FAQ - How Can I Offer Benefits That Aren't Group Health?

Written by: Christina Merhar
Originally published on January 21, 2015. Last updated April 21, 2022.

You want to offer health benefits. You’ve looked into standard group health insurance plans and were either in sticker shock, or simply did not qualify. You understand the benefits of health coverage for you and your employees, but like half of all small businesses, you’ve decided group health insurance isn’t the answer. So, what is the answer? How can you offer benefits that aren’t group health insurance?How Can I Offer Benefits That aren't Group Health?

The answer - Individual health insurance paired with a premium reimbursement arrangement.

How to Offer Benefits That Aren’t Group Health

As you probably know firsthand, group health insurance has become too expensive and restrictive. As such, small businesses are transitioning employees to individual health insurance. They are still offering health benefits - just in a different way.

Instead of contributing to employees group health insurance premiums, small businesses are contributing to a premium reimbursement arrangement. In other words, small businesses are setting up formal plans to reimburse employees for their individual health insurance.

This sounds like a big change, but to make it easier to understand, let’s compare it to something we’re all familiar with - retirement benefits. In the past, the standard way to offer retirement benefits was through a pension - a defined benefit retirement plan. As costs began to increase, employers started adopting 401k retirement plans, where they define a contribution to employees’ retirement and employees choose how to invest it. In the retirement sphere, a 401k is a defined contribution plan. When 401k’s were first introduced, this was a big disruption and change, but now it is commonplace.

So, what does this have to do with health insurance? A similar shift is occurring.

Employers who traditionally set up group health insurance plans (a defined benefit) are unable to keep up with escalating costs and transitioning to premium reimbursement programs where they define their contribution to employees’ healthcare (a defined contribution health plan).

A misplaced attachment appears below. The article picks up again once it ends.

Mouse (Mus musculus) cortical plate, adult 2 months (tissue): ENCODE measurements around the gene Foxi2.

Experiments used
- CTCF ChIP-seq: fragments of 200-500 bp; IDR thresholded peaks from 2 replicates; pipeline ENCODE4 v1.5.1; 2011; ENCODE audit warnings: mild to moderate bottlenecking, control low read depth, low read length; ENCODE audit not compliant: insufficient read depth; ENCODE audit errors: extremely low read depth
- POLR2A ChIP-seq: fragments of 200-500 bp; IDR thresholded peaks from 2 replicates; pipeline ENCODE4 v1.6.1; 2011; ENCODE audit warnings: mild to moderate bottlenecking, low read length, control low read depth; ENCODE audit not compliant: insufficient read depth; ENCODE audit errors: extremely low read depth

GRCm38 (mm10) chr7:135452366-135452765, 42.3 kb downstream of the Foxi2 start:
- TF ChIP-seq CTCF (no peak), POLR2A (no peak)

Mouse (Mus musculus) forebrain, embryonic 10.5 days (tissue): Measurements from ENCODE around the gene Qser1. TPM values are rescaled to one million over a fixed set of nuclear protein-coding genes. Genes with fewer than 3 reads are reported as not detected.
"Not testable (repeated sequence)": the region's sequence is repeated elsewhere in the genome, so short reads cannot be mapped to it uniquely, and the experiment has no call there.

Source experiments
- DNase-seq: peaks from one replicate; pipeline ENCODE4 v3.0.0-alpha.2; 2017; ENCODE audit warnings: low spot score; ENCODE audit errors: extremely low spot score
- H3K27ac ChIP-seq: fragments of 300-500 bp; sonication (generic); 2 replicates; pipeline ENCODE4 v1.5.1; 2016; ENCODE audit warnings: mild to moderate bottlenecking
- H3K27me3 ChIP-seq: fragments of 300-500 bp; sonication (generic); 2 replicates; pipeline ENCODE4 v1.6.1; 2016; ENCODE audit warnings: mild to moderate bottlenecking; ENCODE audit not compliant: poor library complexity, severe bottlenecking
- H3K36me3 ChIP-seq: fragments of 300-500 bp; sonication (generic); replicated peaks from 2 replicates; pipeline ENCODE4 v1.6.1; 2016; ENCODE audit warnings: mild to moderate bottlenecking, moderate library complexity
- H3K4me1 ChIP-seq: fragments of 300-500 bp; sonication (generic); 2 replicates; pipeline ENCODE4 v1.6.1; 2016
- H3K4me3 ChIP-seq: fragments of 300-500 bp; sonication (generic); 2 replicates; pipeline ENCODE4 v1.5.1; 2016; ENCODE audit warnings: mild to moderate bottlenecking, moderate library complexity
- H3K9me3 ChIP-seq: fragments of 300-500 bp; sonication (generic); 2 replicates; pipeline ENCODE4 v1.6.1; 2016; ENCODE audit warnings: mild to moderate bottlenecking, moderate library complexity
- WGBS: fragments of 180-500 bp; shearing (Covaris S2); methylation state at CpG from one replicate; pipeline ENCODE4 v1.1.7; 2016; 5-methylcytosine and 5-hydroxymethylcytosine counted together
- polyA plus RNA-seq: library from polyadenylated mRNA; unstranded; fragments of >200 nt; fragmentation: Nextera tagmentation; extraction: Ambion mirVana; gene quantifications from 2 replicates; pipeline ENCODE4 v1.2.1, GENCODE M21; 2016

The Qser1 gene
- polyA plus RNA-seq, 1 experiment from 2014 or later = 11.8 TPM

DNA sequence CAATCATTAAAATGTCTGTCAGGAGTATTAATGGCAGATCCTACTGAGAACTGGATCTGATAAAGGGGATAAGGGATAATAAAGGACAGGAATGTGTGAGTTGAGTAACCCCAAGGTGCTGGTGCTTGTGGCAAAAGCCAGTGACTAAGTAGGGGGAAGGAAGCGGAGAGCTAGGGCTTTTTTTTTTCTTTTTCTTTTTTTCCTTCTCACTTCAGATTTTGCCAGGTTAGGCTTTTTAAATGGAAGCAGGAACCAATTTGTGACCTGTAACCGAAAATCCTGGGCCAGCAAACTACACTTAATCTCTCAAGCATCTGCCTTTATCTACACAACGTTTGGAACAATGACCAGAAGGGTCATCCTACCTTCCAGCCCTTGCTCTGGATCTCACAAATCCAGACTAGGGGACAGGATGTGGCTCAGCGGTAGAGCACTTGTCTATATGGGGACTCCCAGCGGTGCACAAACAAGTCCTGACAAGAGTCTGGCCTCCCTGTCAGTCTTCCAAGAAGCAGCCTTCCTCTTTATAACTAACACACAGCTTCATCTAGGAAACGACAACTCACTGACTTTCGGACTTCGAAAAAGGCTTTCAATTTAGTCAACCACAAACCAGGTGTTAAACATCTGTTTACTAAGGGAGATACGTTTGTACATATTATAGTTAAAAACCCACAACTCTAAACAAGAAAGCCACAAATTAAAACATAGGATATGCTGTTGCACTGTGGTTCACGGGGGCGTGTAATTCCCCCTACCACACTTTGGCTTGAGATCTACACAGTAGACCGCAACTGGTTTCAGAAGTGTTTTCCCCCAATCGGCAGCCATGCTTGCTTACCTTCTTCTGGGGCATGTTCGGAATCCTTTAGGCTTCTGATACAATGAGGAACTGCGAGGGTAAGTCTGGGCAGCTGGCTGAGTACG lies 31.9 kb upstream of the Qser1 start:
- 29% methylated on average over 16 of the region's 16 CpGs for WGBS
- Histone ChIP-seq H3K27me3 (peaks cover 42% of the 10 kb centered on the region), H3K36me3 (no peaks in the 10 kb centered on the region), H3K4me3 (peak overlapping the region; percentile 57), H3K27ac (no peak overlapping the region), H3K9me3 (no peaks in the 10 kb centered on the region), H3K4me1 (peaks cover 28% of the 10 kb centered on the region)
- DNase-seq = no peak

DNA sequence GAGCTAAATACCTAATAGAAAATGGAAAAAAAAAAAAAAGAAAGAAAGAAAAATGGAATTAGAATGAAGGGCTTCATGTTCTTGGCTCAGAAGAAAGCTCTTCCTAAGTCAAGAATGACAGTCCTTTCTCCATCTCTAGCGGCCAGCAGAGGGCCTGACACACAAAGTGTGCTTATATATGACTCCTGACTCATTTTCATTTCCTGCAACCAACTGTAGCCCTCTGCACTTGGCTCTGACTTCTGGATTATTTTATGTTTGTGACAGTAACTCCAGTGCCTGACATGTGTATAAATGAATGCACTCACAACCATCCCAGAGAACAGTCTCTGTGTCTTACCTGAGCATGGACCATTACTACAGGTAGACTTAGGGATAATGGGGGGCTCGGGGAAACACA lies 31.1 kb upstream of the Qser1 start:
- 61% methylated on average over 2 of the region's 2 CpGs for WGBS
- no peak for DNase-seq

How to Offer a Premium Reimbursement Arrangement

To adopt a premium reimbursement program and offer health benefits that aren’t group health, follow these simple steps:

  1. Cancel your group health insurance policy (if you offer one).

  2. Set up a premium reimbursement arrangement (it can be a pre-tax or post-tax arrangement).

  3. Provide employees resources to select an individual health insurance policy. Employees may purchase a plan through the Marketplace in your state and access the premium tax credits, if they are eligible.

  4. Reimburse employees for their approved premium expenses, up to the amount available to them in their allowance. Tip: Most businesses use a premium reimbursement software to ensure compliance and make this process easy.

Why Haven’t I Heard of This Option Before?

You might be thinking - why haven’t I heard of this option before? That’s not entirely surprising.

While many small businesses are adopting this approach to health benefits, the predominate way to offer health benefits still is through employer group health insurance. But with the escalating costs of group health insurance and the new advantages to individual health insurance, it makes common sense for employers to switch to individual health insurance and premium reimbursement.

In fact, in a recent Whitepaper, we predict that up to 60% of small businesses will transition away from group health insurance and adopt premium reimbursement programs by 2017.

Soon, just like we saw with 401k’s in the retirement sector, it will become commonplace to offer benefits that aren’t group health.

What do you think? What questions do you have? Leave a comment below.

Originally published on January 21, 2015. Last updated April 21, 2022.


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